By Neeraj Bhavani, Founder, Tagnos

February 2021– For hospitals, operating rooms (ORs) are big business. The current pandemic is affecting this business in unprecedented ways, but the following shows how the ORs generate revenue and how they can optimize it, while improving throughput and patient satisfaction.

One recent survey found that the four types of physicians that generate the most revenue for hospitals are surgeons. Cardiovascular surgeons head up the list, producing an average of $3.7 million annually per physician.

Concurrently, ORs represent substantial costs for hospitals. Each minute in the operating room costs at least $36, two-thirds of which constitutes labor costs, according to a study published in JAMA Surgery. These opposing forces combine to create significant challenges for hospitals.

Causes of OR inefficiency
Because hospitals receive such a large percentage of revenues from the federal government, they cannot simply solve the problem by negotiating higher prices. Instead, hospitals must boost OR efficiency.

The good news is that there is lots of room for improvement. For example, a 2016 study of three urban hospitals found that 88% of the first surgery cases each day were delayed. The primary cause of the delays, according to the researchers, was people – patients, physicians and clinical staff.

Other factors that contribute to OR delays were lack of prompt notification to environmental services teams responsible for cleaning the rooms, as well as difficulty in communicating among care teams, which remains a challenge in some instances due to inadequate communications equipment and other times due to the sheer number of individual members of a care team.


What hospitals can do about OR inefficiency
In recent years, many leading hospitals and health systems have turned to real-time location system (RTLS) technology to alleviate issues with OR inefficiency. Here’s how RTLS works: A radio frequency identification or wi-fi enabled sensor is placed in a badge worn by providers, staff members or patients, or affixed to a piece of equipment. Then, those sensors ping receivers throughout the hospital as people and equipment move around, which sends signals to the RTLS platform that informs users of their locations.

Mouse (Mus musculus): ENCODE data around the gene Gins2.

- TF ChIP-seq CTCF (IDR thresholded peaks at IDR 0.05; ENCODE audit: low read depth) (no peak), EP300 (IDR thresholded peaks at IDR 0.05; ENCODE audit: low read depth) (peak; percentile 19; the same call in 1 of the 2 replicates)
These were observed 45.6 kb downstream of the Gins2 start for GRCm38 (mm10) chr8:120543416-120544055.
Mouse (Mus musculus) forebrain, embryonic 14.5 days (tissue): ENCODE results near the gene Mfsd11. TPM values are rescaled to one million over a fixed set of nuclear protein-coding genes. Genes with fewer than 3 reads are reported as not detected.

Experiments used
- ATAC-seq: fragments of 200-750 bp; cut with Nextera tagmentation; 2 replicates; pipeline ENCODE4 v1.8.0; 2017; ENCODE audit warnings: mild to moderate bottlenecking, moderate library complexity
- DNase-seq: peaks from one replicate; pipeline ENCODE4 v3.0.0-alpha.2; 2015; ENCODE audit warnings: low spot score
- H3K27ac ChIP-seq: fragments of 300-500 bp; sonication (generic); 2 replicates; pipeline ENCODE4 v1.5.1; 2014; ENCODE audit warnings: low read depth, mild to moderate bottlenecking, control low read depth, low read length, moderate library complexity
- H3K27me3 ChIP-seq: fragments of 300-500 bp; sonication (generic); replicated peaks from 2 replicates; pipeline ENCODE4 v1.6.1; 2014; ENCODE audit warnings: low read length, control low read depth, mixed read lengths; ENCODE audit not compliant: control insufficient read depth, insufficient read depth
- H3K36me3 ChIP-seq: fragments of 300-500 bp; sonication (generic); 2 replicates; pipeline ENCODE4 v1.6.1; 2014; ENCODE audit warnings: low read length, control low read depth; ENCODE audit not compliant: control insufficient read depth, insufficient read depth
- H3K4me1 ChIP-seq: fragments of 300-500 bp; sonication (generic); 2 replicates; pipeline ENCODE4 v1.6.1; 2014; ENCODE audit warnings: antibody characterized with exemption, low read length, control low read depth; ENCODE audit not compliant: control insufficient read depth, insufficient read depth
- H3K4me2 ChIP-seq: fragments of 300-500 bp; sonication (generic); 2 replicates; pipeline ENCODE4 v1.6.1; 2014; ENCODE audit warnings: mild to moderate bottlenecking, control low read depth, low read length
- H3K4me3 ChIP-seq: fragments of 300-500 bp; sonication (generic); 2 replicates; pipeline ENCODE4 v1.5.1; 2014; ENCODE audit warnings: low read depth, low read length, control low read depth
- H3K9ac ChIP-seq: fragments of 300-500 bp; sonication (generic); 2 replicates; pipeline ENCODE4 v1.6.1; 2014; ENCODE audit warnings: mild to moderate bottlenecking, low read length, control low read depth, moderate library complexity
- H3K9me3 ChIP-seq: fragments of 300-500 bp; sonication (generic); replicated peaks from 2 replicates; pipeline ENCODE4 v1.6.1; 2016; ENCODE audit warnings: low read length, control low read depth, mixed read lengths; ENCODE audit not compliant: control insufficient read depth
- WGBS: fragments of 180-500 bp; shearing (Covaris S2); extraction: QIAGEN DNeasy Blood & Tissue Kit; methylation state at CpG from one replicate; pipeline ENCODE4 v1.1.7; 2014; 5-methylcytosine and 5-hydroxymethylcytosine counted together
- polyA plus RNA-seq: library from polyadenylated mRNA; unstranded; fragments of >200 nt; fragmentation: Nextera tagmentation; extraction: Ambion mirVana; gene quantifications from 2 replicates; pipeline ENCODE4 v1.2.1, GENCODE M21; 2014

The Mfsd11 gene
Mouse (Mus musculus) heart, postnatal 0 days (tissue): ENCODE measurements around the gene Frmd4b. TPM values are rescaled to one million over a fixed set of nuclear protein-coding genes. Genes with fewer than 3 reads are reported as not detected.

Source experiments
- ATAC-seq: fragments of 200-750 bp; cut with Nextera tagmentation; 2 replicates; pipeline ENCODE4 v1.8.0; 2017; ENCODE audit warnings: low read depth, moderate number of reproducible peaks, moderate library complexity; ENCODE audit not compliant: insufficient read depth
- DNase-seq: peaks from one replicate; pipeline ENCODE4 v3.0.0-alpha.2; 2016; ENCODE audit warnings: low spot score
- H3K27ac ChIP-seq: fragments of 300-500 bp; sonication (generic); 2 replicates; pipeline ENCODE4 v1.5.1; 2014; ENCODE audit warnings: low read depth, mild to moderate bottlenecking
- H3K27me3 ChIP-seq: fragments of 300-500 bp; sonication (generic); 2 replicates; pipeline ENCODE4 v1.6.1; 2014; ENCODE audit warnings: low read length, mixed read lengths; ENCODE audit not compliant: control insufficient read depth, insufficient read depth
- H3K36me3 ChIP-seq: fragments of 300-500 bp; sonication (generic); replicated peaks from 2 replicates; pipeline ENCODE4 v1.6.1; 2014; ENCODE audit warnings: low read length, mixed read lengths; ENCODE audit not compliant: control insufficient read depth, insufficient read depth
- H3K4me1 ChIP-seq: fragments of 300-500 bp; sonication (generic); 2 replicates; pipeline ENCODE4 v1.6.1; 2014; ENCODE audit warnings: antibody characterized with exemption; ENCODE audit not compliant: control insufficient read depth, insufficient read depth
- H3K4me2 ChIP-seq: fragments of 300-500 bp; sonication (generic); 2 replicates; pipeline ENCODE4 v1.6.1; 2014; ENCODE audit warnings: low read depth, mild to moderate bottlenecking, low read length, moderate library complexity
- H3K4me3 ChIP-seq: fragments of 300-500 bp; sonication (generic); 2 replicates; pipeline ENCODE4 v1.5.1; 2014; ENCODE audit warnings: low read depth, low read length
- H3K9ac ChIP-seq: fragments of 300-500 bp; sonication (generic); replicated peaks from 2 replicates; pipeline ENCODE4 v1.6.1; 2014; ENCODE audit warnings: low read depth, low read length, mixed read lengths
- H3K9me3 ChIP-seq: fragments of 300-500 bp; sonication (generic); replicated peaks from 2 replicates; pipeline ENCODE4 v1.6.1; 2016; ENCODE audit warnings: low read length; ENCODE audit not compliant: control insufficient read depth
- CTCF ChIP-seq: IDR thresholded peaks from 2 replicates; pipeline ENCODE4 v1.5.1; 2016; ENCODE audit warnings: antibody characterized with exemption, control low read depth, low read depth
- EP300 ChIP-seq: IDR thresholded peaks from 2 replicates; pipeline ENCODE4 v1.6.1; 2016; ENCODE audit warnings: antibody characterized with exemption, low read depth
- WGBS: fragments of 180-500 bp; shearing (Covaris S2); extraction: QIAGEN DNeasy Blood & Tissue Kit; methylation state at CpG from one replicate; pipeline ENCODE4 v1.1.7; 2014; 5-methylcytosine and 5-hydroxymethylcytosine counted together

RTLS is certainly helpful but it is not enough. More than simply knowing the locations of staff and equipment, hospital administrators need a way of communicating with care team members about patient progress through care episodes, as well as a means of ascertaining the causes of OR inefficiency. This is where artificial intelligence (AI) and machine learning enter the picture. Augmenting RTLS, AI and machine learning combine to send automatic notifications to providers when patients move on to the next stage of care, removing the need for providers and care team members to manually communicate about these common events.

Integrated with other platforms such as electronic health records and scheduling systems, these combined technologies can then be leveraged to identify the causes of delays so workflows and patient flows can be adjusted. Additionally, these solutions should offer predictions about expected OR traffic and case lengths to give managers continuous awareness throughout the day about staffing and equipment needs.

Because surgeries create so much revenue for hospitals, administrators cannot afford to live with the inefficiency that continuously hampers their productivity. While it is certainly important to know the location of staff and equipment, this knowledge does not completely solve the inefficiency problem. Combining location data with AI and other systems enables hospitals to identify factors that contribute to delays and develop insights to boost OR productivity, helping hospitals secure their financial futures.

As the industry starts to catch up after the recent post-holiday Covid surge, there may be unforeseen adjustments to hospital operations, but there will always be ORs. The latest technologies can go a long way in helping them to save time—and money—when we start to find the way of the “new normal” in healthcare delivery.


About the Author

Neeraj founded Tagnos which orchestrates the patient journey inside the hospital using IoT and AI. He has raised over $12M for Tagnos through recognized venture capitalists, corporate investors including Honeywell, Zebra Technologies and Cisco, and prominent angel investors. He has taken Tagnos through EvoNexus and Cisco EIR(entrepreneur-in-residence) program. Neeraj is a recognized expert in wireless healthcare and workflow automation and holds few patents in the space. He has served as Sponsorship Chair on the board of the Healthcare Information and Management Systems Society (HIMSS) Southern California Chapter and served as co-Chair for EvoNexus loT group. Neeraj is also past President of TiE (The Indus Entrepreneurs) SoCal chapter where he founded a virtual incubator called TiE SoCaL Labs which gave birth to TiE SoCal Angels. Prior to founding Tagnos, he served in management consulting and IT leadership roles at Kaiser Permanente, IBM, Amgen, Blue Shield and THQ Wireless. Neeraj earned a Master’s degree in Computer Science from BITS Pilani (India) and an MBA from UCLA Anderson School of Management with an emphasis in Finance and Entrepreneurship.

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